Red-light cameras at a major intersection in Redwood City were installed to increase traffic safety, but the San Mateo County grand jury questioned their use, suggesting the devices only serve to increase revenue for the city.
After conducting an investigation of camera effectiveness for a June report, the grand jury said the cameras located at the intersection of Whipple Avenue and Veterans Boulevard resulted in an average of 507 citations a month, bringing in potential revenue of $65,636 for the city.
In a response to the jury’s findings Tuesday, Redwood City police Chief Louis Cobarruviaz wrote that the city has had difficulty attaining its portion of the fines from San Mateo County and that some of the citations may be reduced by the traffic court if appealed.
The cameras not only record the running of red lights; they also track a motorist’s failure to stop before making a right turn. The fine for failure to stop is $446, an amount the grand jury said was out of proportion with similar offenses and is often appealed.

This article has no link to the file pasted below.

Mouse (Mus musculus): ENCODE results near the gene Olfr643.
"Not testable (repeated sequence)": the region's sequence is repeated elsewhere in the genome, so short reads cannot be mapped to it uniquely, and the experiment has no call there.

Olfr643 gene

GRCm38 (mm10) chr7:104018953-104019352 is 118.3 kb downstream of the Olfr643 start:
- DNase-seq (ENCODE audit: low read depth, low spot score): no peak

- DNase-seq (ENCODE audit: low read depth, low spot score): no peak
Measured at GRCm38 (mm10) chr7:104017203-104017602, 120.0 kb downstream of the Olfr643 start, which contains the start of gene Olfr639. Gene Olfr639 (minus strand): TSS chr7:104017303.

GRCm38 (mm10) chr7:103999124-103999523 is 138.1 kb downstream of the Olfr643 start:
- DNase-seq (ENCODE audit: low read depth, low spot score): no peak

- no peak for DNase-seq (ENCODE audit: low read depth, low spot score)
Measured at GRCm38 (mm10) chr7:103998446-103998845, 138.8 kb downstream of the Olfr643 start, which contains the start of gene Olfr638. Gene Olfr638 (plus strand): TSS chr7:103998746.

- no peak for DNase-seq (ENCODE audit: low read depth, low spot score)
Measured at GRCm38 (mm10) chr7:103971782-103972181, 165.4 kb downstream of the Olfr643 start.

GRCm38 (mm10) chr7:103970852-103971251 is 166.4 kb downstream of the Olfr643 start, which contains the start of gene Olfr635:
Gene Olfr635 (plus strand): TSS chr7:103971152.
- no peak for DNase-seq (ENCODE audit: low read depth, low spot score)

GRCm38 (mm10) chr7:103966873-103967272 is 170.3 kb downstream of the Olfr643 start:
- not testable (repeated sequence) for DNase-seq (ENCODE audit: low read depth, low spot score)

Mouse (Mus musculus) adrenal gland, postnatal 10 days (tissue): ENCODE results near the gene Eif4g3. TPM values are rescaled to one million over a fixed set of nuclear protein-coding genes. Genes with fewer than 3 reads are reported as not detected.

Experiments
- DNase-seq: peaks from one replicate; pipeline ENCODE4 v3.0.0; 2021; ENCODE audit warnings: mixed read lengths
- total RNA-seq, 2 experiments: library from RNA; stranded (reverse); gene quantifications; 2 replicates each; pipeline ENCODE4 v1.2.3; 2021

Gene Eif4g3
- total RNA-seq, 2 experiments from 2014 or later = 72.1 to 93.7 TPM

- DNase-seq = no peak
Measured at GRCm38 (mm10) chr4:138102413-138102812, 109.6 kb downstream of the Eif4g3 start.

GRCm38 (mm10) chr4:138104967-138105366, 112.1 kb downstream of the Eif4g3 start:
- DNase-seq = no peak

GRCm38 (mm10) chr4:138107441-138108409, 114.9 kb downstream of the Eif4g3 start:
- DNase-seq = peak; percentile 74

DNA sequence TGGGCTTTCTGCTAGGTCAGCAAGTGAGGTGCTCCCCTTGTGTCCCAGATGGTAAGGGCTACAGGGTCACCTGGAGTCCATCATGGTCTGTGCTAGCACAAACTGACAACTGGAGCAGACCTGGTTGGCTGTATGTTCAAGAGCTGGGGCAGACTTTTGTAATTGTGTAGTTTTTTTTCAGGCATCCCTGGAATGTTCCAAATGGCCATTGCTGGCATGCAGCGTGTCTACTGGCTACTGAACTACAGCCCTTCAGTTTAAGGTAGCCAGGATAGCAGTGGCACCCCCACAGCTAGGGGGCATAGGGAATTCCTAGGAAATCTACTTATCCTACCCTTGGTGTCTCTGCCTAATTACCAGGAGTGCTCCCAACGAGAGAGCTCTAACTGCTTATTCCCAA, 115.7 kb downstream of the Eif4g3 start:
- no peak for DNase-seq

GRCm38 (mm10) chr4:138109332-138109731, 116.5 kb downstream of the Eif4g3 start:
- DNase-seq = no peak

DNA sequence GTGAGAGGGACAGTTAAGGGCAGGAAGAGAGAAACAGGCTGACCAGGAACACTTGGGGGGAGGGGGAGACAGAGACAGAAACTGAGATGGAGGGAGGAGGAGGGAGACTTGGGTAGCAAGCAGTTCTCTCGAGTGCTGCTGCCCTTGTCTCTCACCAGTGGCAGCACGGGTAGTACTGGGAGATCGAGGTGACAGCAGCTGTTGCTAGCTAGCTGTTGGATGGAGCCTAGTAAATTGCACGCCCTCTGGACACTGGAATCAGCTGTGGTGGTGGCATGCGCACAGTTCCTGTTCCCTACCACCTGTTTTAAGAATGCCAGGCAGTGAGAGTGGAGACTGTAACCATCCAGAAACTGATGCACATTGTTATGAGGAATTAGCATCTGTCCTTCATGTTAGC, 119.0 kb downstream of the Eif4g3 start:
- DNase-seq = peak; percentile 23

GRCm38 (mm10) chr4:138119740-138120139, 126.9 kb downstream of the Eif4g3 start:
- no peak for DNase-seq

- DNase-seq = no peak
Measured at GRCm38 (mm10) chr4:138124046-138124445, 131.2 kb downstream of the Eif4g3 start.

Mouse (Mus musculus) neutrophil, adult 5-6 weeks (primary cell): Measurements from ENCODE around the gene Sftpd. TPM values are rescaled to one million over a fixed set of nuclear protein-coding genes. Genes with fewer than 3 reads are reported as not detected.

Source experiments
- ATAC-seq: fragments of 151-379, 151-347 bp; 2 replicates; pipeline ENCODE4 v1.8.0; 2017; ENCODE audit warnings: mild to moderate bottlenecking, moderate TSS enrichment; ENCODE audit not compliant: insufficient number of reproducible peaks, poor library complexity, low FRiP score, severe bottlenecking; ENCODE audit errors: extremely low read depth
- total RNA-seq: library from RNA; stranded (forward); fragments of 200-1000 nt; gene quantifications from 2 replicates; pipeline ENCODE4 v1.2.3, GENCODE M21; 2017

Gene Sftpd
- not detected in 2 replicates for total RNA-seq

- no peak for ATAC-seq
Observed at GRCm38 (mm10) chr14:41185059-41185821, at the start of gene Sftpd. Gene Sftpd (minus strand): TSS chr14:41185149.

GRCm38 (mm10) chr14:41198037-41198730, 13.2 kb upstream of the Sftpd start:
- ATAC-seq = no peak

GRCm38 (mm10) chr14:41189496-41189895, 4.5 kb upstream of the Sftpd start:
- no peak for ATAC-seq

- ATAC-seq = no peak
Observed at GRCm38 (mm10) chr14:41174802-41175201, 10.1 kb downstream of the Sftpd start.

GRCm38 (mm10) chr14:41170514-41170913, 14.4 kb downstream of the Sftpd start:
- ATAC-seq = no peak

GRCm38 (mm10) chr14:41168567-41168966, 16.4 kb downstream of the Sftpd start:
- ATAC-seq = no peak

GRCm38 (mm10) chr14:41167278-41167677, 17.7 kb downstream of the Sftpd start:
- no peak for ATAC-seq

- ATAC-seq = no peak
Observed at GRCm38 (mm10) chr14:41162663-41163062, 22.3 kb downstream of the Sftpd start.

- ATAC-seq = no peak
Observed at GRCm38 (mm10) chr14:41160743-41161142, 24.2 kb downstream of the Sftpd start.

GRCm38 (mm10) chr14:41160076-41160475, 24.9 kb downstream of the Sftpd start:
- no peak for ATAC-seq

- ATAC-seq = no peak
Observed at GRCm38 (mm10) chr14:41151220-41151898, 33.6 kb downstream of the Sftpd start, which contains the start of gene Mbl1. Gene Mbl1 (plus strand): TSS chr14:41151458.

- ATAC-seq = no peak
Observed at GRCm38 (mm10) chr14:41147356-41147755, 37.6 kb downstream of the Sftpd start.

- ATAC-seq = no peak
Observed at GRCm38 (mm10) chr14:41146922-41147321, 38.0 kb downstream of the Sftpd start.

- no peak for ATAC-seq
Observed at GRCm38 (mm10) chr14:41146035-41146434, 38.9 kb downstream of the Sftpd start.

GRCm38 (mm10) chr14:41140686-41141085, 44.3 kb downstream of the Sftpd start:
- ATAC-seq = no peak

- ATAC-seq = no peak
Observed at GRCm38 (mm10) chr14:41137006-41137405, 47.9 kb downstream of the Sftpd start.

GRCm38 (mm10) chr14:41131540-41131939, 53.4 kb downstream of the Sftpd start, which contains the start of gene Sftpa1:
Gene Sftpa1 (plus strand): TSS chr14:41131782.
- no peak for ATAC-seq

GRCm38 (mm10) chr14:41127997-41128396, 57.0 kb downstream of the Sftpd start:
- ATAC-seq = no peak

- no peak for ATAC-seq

State Assemblyman Jerry Hill, D-San Mateo, had a bill sent to Gov. Arnold Schwarzenegger on Wednesday that would reduce base fines for failure to stop from $450 to $219, which is currently the penalty amount if a driver doesn’t obey a stop sign.
The Redwood City City Council approved Cobarruviaz’s response to the grand jury during Monday’s meeting, but asked the Police Department to return in a month with accident data tied to red-light running during the past three years, City Councilman Ian Bain said.
Cobarruviaz acknowledged the jury’s finding that the cameras, which were installed in March 2008, have not significantly reduced the number of traffic accidents, but he could not provide exact figures.
The City Council will meet again in about a month to discuss the future of the red-light cameras, as the contract is set to expire at the end of the year.
“We want to make sure that if we are going to renew the contract, it’s worth renewing,” Bain said. “Our only interest is traffic safety.”